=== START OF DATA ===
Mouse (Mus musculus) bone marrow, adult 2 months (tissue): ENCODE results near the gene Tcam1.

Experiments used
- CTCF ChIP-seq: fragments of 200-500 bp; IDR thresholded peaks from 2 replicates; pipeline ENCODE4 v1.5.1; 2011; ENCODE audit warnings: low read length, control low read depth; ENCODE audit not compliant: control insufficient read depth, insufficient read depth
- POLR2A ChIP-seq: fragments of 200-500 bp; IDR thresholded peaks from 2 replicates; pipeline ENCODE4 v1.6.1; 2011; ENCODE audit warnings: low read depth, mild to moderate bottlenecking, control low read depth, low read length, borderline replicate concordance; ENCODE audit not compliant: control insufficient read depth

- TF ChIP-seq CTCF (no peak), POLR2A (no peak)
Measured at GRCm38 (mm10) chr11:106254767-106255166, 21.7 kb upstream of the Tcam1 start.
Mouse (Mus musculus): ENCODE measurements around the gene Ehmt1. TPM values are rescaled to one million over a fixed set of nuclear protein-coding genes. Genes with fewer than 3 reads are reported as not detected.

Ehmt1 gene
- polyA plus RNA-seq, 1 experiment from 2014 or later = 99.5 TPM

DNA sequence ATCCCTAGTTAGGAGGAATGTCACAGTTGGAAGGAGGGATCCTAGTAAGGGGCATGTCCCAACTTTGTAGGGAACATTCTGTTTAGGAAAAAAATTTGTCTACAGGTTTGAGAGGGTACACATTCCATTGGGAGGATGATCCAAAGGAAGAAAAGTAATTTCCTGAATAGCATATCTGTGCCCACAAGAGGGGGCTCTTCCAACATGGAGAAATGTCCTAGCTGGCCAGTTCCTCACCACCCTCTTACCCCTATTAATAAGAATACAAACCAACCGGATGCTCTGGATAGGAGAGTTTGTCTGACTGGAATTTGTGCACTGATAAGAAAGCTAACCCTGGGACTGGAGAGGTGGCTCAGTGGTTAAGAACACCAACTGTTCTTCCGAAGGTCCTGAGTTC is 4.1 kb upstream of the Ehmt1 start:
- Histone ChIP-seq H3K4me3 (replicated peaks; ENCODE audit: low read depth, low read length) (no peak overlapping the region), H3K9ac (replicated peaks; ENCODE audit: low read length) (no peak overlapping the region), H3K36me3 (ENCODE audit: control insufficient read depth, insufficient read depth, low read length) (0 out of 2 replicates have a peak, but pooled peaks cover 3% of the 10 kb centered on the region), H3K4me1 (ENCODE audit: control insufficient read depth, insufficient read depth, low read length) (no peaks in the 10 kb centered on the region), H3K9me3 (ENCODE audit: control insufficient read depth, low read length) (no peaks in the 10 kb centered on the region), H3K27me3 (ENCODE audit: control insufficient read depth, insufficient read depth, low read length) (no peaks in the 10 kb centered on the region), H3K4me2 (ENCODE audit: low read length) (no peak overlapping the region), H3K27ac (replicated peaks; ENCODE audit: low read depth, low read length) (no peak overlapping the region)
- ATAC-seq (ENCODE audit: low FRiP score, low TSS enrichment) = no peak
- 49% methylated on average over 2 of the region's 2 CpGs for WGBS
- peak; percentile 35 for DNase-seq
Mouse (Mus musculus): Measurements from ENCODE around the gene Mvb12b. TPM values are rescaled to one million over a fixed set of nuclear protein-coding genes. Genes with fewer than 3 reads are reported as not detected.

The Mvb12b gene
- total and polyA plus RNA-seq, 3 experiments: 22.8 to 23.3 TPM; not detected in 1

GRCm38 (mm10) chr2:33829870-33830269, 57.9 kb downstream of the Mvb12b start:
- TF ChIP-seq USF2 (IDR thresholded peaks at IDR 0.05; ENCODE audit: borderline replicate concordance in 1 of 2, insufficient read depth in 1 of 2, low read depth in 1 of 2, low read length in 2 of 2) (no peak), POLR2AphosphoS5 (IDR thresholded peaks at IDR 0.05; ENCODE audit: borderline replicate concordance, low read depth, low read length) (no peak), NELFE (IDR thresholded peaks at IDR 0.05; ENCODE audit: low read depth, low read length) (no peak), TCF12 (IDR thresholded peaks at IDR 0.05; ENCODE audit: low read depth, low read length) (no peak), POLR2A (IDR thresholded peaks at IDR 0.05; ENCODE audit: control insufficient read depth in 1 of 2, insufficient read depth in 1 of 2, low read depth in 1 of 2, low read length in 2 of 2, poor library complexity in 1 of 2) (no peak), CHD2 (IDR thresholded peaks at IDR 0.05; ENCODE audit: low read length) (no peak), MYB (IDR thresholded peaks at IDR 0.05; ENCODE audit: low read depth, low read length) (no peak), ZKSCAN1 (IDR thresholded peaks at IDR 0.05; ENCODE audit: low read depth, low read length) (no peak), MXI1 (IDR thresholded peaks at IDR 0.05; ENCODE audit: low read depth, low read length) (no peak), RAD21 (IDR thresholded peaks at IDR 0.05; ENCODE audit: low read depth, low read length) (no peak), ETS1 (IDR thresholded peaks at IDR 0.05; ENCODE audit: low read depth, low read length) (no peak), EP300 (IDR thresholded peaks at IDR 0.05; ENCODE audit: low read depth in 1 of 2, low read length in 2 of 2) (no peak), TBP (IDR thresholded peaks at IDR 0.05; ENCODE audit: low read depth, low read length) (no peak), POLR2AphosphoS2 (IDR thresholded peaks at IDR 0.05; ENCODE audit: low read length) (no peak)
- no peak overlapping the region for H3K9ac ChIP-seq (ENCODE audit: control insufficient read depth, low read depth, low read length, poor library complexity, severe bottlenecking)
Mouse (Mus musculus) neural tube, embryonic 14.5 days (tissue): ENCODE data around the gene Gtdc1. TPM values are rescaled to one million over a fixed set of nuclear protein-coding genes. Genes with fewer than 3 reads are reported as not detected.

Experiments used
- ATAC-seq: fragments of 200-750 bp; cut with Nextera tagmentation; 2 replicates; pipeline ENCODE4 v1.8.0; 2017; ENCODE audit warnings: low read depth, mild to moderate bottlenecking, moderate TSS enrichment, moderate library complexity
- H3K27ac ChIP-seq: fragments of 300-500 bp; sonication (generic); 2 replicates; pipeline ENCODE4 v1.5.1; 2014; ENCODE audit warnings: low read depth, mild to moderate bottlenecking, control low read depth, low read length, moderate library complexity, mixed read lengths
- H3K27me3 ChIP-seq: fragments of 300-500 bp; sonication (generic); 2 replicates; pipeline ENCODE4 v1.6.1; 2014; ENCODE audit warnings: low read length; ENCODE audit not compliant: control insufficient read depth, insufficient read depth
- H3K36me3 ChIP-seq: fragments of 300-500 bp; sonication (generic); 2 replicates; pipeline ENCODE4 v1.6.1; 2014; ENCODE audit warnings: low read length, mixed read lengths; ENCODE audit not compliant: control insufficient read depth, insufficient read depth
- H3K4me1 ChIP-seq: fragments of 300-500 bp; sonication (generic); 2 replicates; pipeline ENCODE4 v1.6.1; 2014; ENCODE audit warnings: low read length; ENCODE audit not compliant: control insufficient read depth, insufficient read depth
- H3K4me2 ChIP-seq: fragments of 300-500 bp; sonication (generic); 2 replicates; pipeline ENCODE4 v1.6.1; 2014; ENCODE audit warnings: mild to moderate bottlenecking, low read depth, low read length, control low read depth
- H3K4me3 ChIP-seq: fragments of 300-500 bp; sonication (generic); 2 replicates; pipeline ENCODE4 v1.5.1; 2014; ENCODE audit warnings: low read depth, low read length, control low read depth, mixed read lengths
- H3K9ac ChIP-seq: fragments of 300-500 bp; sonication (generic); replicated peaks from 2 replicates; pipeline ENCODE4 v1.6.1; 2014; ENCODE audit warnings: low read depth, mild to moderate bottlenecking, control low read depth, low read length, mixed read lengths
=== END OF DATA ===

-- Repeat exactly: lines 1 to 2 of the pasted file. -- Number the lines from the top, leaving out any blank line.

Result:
Mouse (Mus musculus) bone marrow, adult 2 months (tissue): ENCODE results near the gene Tcam1.

Experiments used